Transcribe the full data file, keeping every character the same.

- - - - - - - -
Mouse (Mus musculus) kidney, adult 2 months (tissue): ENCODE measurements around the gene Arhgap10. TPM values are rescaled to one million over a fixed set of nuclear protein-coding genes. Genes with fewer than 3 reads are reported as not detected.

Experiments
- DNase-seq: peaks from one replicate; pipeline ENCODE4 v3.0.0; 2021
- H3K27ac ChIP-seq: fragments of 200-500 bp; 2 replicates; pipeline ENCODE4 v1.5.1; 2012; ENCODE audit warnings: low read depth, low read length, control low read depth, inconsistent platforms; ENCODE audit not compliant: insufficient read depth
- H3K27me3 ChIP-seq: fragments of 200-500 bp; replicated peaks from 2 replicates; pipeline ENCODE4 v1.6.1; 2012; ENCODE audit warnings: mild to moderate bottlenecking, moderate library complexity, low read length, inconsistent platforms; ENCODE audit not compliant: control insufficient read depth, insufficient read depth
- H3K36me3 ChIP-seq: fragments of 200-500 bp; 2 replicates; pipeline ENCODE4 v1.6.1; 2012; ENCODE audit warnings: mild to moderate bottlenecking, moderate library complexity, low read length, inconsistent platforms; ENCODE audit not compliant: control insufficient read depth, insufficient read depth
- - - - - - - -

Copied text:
Mouse (Mus musculus) kidney, adult 2 months (tissue): ENCODE measurements around the gene Arhgap10. TPM values are rescaled to one million over a fixed set of nuclear protein-coding genes. Genes with fewer than 3 reads are reported as not detected.

Experiments
- DNase-seq: peaks from one replicate; pipeline ENCODE4 v3.0.0; 2021
- H3K27ac ChIP-seq: fragments of 200-500 bp; 2 replicates; pipeline ENCODE4 v1.5.1; 2012; ENCODE audit warnings: low read depth, low read length, control low read depth, inconsistent platforms; ENCODE audit not compliant: insufficient read depth
- H3K27me3 ChIP-seq: fragments of 200-500 bp; replicated peaks from 2 replicates; pipeline ENCODE4 v1.6.1; 2012; ENCODE audit warnings: mild to moderate bottlenecking, moderate library complexity, low read length, inconsistent platforms; ENCODE audit not compliant: control insufficient read depth, insufficient read depth
- H3K36me3 ChIP-seq: fragments of 200-500 bp; 2 replicates; pipeline ENCODE4 v1.6.1; 2012; ENCODE audit warnings: mild to moderate bottlenecking, moderate library complexity, low read length, inconsistent platforms; ENCODE audit not compliant: control insufficient read depth, insufficient read depth